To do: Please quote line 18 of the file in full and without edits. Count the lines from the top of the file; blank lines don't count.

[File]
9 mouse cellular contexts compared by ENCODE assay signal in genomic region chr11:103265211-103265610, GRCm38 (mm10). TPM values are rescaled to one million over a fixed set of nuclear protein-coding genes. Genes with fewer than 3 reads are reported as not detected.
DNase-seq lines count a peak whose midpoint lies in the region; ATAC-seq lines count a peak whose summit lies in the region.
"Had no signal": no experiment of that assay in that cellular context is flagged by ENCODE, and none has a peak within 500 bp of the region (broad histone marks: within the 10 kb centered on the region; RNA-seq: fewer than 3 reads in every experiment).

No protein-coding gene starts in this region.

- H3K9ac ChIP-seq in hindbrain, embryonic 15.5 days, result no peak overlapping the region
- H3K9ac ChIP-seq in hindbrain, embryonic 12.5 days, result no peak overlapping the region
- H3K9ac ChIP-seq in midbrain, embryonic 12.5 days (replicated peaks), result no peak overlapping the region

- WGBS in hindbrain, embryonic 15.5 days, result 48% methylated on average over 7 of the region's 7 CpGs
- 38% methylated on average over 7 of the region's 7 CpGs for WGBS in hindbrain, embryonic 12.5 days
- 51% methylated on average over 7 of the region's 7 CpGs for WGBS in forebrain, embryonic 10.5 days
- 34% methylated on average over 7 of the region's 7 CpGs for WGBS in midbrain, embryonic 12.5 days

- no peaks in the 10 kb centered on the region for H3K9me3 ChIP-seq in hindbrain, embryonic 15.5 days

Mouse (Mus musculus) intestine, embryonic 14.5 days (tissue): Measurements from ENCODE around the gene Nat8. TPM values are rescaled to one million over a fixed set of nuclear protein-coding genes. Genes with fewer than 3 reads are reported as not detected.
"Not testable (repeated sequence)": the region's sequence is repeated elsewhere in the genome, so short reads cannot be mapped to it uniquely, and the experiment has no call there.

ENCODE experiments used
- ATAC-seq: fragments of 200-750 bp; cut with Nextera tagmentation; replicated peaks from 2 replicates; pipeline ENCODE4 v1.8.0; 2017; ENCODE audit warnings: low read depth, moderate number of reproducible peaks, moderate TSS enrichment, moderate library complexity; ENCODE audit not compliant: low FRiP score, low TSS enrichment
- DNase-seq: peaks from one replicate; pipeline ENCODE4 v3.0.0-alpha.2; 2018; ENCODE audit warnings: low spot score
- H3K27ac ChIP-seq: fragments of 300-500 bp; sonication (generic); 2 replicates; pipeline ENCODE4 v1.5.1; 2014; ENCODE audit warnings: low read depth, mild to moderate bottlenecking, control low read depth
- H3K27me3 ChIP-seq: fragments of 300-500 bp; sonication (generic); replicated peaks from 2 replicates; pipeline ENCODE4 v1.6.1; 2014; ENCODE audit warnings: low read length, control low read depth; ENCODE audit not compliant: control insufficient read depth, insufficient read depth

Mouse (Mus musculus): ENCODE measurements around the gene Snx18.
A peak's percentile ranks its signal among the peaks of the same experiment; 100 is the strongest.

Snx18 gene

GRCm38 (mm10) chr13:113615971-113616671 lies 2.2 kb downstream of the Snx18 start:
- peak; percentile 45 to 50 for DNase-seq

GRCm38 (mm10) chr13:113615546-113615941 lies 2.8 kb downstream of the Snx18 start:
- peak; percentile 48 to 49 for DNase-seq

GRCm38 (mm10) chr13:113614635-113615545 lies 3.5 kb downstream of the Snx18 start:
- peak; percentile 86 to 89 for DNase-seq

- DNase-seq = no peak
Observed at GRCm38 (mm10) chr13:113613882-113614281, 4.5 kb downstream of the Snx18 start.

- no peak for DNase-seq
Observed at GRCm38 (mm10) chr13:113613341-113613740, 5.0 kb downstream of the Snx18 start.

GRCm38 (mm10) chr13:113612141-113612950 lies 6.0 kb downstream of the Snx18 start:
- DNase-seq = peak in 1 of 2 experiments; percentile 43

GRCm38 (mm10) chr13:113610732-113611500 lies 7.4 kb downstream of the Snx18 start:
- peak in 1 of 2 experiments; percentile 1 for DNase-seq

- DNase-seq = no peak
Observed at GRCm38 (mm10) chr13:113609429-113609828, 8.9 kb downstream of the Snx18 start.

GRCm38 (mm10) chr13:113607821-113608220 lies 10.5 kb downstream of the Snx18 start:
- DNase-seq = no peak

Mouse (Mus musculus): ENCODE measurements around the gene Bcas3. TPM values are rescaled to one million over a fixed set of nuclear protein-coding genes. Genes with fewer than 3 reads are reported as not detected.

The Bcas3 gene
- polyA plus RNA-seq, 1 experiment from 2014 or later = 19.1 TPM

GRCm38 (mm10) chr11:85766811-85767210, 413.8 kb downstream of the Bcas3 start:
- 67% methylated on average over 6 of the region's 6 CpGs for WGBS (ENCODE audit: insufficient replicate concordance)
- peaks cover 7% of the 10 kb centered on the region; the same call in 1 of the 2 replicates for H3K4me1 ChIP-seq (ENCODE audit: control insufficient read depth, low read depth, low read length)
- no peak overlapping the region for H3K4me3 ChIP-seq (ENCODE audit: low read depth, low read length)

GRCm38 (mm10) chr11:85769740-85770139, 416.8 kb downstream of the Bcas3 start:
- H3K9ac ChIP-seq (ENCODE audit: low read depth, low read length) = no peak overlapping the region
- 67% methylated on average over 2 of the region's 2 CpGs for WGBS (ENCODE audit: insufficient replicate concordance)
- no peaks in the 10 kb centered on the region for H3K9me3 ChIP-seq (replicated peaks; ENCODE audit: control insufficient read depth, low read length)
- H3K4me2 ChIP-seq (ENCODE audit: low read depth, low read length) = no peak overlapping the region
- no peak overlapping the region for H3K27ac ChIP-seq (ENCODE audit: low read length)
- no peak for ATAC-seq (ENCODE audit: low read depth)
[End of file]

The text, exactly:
- H3K27ac ChIP-seq: fragments of 300-500 bp; sonication (generic); 2 replicates; pipeline ENCODE4 v1.5.1; 2014; ENCODE audit warnings: low read depth, mild to moderate bottlenecking, control low read depth